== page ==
An Indonesian jet has crashed and burst into flames on landing at Yogyakarta airport in Java, killing 22 people.
The state-owned Garuda airline, which operated the Boeing 737-400, confirmed that 118 people had survived.
Indonesia's president immediately announced an investigation into the crash in Yogyakarta, 440km (270 miles) south-east of Jakarta.
Indonesia's safety record has been in the spotlight recently after a series of accidents, correspondents say.
The crash happened at about 0700 local time (0000 GMT).
Survivors say a large number of passengers escaped through emergency doors before the plane burst into flames.
The jet reportedly started shaking violently before landing.
The operations chief at Yogyakarta airport said the front wheel of the plane was on fire as it landed, causing it to veer off the runway and hit a boundary fence.
He said an engine had then broken away from the plane and the fuselage burst into flames. The aircraft came to rest in the middle of a rice field.
First Air Marshal Benyamin Dandel, air force commander at Yogyakarta, said: "The plane was too fast or over-speeding, so it ran about 300 metres off the runway."
Some survivors said the fire started near the front the plane and spread quickly down the fuselage.
One survivor, Din Syamsudin, who is the chairman of Indonesia's second-largest Muslim organisation, Muhammadiyah, told Reuters: "Some passengers wanted to get their hand luggage. I cried to them, 'get out, get out'.
"The plane was full of smoke. I just jumped from two metres and landed in a rice field."
A number of survivors are being treated in hospital for severe injuries or burns.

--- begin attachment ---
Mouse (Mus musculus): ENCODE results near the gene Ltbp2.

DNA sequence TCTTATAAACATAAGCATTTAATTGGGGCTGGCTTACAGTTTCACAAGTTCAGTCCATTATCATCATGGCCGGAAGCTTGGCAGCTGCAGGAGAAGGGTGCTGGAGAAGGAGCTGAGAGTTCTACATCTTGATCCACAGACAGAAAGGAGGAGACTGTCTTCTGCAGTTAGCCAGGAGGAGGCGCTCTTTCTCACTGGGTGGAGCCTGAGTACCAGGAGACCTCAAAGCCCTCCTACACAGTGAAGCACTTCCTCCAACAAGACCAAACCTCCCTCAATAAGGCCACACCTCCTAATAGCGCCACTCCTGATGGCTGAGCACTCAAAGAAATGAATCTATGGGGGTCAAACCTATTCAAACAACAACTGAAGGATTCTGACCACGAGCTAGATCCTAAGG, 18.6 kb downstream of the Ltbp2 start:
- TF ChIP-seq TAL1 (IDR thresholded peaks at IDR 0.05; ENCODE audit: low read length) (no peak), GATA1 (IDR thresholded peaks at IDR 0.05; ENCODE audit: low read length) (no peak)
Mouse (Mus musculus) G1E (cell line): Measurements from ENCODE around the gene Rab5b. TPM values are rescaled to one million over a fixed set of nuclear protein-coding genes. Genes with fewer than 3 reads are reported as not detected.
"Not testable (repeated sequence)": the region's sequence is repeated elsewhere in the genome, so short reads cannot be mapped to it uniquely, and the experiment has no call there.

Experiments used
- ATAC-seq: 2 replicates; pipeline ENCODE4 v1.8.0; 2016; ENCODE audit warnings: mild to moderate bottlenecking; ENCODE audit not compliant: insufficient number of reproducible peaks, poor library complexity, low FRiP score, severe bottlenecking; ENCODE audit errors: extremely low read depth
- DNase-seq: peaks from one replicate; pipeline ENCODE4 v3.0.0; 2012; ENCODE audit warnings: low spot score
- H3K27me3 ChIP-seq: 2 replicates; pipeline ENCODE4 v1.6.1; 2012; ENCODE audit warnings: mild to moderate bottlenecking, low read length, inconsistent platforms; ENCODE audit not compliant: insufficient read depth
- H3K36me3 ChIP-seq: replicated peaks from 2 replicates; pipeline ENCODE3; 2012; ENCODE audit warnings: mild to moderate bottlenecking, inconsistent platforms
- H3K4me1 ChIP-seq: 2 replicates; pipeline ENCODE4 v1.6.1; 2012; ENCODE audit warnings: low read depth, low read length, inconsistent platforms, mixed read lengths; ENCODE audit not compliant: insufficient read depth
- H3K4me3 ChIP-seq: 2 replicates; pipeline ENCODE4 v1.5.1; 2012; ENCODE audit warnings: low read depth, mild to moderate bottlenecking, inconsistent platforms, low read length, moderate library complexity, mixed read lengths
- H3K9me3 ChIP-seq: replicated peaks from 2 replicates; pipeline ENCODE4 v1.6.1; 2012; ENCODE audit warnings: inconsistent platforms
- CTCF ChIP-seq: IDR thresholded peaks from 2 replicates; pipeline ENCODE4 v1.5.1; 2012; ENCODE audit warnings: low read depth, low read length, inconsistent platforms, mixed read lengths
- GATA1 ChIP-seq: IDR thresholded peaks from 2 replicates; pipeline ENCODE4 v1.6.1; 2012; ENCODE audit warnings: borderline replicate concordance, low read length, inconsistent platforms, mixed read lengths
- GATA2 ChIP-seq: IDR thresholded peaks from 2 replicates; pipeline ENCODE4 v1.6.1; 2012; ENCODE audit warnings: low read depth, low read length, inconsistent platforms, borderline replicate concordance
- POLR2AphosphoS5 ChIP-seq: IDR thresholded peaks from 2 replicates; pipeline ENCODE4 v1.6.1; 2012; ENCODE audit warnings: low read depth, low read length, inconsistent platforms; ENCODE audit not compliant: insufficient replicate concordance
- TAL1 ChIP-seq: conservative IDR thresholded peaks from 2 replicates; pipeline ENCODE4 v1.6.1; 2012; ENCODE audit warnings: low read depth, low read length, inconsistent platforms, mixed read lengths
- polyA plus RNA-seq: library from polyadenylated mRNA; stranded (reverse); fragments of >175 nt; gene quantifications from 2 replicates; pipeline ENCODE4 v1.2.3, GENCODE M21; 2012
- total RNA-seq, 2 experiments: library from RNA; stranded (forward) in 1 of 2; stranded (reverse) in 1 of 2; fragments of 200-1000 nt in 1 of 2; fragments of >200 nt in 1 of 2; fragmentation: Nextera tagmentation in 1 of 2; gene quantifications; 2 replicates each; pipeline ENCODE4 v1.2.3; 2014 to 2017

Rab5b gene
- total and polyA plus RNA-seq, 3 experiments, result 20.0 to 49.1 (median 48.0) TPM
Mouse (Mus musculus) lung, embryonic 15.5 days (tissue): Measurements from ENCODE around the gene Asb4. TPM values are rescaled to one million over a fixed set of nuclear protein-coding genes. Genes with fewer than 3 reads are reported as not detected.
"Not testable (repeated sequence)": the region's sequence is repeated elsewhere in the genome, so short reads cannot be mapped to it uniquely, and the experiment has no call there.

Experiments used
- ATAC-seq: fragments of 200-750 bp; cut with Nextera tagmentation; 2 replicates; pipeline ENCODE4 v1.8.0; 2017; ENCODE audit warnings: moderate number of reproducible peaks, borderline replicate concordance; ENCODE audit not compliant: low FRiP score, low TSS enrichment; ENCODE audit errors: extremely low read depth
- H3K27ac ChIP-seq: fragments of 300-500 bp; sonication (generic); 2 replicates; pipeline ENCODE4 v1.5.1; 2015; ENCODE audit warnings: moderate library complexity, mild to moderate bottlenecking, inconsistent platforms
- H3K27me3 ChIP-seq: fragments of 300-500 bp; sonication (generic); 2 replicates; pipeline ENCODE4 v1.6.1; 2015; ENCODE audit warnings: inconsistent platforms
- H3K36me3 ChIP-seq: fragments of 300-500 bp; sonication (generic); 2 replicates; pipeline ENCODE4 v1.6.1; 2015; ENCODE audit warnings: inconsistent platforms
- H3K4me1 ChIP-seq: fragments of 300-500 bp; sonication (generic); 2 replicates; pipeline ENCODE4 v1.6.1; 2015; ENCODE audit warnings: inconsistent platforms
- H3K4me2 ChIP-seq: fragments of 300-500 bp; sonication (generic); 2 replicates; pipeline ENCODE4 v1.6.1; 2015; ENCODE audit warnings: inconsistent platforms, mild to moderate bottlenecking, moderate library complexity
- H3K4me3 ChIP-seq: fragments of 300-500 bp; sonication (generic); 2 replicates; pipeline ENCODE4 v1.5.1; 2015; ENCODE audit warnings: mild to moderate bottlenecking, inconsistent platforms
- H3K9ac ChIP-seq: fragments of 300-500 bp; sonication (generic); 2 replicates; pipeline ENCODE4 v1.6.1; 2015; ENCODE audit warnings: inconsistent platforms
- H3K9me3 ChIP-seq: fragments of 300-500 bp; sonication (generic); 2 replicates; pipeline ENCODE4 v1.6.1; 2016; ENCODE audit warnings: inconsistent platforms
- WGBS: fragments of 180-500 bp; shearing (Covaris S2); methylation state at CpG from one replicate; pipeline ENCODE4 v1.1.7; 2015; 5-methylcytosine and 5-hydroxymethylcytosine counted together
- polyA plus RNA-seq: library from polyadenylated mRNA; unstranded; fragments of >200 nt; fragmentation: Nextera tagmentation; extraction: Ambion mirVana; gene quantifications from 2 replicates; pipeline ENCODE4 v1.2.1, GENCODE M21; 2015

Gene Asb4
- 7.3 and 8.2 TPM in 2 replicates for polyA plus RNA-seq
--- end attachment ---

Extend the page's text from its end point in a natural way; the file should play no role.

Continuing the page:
The blaze took two hours to put out and gutted the jet.
Australian Foreign Minister Alexander Downer said there were nine Australians on board, four of whom were missing.
They included officials and journalists covering his planned visit to Java for a counter-terrorism conference.
Prime Minister John Howard said the country should be "prepared for bad news" as there could well be Australian fatalities.
But he said he had not received any information suggesting either sabotage or terrorism.
A spokesman for Susilo Bambang Yudhoyono said the Indonesian president was launching an investigation to examine all possible causes, including technical failure, human error and sabotage.
There have been a number of terrorist attacks in Indonesia in recent years, many of them targeting Westerners.
The BBC's Lucy Williamson in Jakarta says the incident also comes at a time when Indonesia's poor transport safety record is under the spotlight following a recent string of disasters.
In January an Adam Air plane, also a Boeing 737-400, disappeared with 102 passengers and crew on board, and in December hundreds died when a ferry sank in the Java Sea.